Meet Dr. Ramesh Laungani, New Chair of the Science Department

Poly welcomes Dr. Ramesh Laungani, our new Chair of the Science Department, who will share his college-level teaching experience about climate change and conservation and passion for science communication with students so they become leaders and agents of change.

Dr. Ramesh Laungani, Science Chair
Dr. Ramesh Laungani

Dr. Laungani, who grew up in Valley Stream, comes to us from Doane University in Nebraska where he was an Associate Professor of biology since 2010. He was also the co-host of the podcast “Warm Regards,” which was nominated as “Best Green Podcast” by iHeart Radio. The podcast focused on the human stories of “what it means to live and work in a warming world.”

His passion for biology and being able to communicate scientific concepts to a wide range of audiences led Dr. Laungani to a teaching career that spans both college and K-12 levels. His wealth of experience as an educator also includes serving as a Resident Scientist for Project Fulcrum, NSF (National Science Foundation) Graduate STEM Fellows in K-12, University of Nebraska-Lincoln (UNL) (2006-2008). He has also spearheaded a science communication project called the 1000 STEM Women Project, which curates a library of 90-second scientist introduction videos for use in classrooms.

Dr. Laungani earned a B.A. from New York University and a Ph.D. from the University of Nebraska-Lincoln.

He will be teaching elective courses focused on conservation and climate change, which he has taught at Doane, and sees “an opportunity for Poly students to do research projects on solutions to climate change.”

“The environment at Poly provides many of the curricular freedoms that are found in higher education,” he said, “and allows students to take intellectual risks that might be more difficult at other K-12 institutions.”

Coming from a state that is “heavily involved in agriculture” to Brooklyn, he said, “There is a great opportunity to not only highlight the differences between urban and agricultural settings but also the similarities. For example, farmers face many of the same challenges whether it is urban rooftop farming in Brooklyn or growing an acre of veggies in Nebraska.” He added, “Knowing where our food comes from and how it is produced is critical for all of us to understand as we tackle global challenges.”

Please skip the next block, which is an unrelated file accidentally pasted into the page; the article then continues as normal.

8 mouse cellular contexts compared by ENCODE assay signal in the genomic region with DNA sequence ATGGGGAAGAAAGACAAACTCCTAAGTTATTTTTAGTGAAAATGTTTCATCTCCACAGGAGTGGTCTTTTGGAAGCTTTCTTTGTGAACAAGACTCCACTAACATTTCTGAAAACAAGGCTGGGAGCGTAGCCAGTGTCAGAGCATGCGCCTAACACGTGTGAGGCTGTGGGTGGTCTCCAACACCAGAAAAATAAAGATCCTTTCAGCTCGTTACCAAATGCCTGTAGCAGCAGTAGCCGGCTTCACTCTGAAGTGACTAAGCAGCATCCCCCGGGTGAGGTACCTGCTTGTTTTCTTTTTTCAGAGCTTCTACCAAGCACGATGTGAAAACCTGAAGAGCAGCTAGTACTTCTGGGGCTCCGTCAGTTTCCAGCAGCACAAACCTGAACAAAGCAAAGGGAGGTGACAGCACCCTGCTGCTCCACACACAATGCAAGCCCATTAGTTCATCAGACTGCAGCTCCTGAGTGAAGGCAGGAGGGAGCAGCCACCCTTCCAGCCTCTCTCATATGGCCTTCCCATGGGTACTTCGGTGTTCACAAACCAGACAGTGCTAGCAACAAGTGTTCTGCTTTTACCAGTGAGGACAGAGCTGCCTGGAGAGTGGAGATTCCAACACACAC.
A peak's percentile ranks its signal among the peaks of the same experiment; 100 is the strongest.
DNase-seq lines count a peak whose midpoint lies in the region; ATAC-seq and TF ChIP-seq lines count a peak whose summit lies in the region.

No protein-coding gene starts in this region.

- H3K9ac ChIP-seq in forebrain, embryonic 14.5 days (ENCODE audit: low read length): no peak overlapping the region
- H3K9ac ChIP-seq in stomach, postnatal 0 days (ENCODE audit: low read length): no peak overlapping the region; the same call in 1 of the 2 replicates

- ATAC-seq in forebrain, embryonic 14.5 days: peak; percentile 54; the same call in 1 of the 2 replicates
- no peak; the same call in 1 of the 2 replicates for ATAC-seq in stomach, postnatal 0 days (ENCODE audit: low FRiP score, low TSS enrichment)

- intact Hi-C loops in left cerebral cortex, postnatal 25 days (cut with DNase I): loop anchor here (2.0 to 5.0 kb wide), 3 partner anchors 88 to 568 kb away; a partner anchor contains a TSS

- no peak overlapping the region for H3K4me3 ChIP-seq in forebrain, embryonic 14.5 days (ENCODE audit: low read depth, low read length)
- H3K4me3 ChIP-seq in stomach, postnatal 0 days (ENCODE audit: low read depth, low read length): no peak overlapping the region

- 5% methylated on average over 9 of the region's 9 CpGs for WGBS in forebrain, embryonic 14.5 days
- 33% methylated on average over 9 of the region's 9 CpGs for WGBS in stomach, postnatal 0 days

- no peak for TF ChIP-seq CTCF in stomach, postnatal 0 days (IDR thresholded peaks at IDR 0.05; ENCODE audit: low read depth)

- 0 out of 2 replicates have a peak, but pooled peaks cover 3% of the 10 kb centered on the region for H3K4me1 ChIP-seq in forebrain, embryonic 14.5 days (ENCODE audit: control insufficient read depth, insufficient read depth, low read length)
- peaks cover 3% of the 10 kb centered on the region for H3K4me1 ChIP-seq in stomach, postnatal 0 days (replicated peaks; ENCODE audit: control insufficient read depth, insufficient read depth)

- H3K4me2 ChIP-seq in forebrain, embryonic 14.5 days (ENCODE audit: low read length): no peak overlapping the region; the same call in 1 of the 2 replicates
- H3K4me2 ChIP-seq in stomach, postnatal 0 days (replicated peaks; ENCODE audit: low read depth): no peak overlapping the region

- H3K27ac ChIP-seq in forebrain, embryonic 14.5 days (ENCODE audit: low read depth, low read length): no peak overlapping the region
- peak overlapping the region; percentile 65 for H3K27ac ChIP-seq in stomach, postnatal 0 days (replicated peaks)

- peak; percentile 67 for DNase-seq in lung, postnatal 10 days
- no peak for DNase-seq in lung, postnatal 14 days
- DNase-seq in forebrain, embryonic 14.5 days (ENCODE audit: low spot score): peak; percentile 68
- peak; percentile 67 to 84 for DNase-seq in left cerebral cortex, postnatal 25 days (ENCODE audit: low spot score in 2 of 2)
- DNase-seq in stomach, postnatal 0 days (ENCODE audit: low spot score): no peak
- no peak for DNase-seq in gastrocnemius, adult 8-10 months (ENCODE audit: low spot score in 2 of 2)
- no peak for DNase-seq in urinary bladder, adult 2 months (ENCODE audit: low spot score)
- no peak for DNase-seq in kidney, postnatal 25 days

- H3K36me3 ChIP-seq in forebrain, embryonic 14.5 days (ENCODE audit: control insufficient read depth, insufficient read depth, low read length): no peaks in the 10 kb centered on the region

Dr. Ramesh Laungani, Science Chair

It can be a challenge to make science approachable and accessible, but it’s the key to a wide range of audiences to understand issues and solutions. In speaking about his passion for science communication, or “SciComm,” Dr. Laungani told us that, “Making sure that scientists understand how to clearly communicate science to a variety of audiences is a critically important skill… By having my students at Poly work on SciComm projects particularly around climate change, they will be able to creatively connect STEM, the humanities, and the arts… I want Poly students to become leaders and agents of change by developing both their scientific thinking skills and SciComm skills.”

According to his Twitter posts, Dr. Laungani hopes to have his students take advantage of opportunities in New York City such as the Climate Museum. When he visited Poly in June, he was pleased to learn that the Middle School has been very involved in the Billion Oyster Project since 2016.

“I will be encouraging projects like this at Poly because it is an opportunity to show students they can positively impact their own communities through science and action.”

In his first year, Dr. Laungani will do a lot of listening to faculty and students, but, “I want students to feel comfortable exploring unknowns, just as I explore unknowns as a practicing biologist… I want the science classrooms at Poly to be a place where exploring unknowns through hypothesis development and experimentation is the norm for students. Overall I want students to understand that exploring scientific unknowns is not exclusively the realm of those with PhDs; it is a space whose only requirements are curiosity, fascination, and organized thinking. I want students to feel empowered to probe unknowns with their own ideas. And so much of this is already happening at Poly, so I want to build on that great momentum and make student-driven inquiry even more central to the science curriculum.”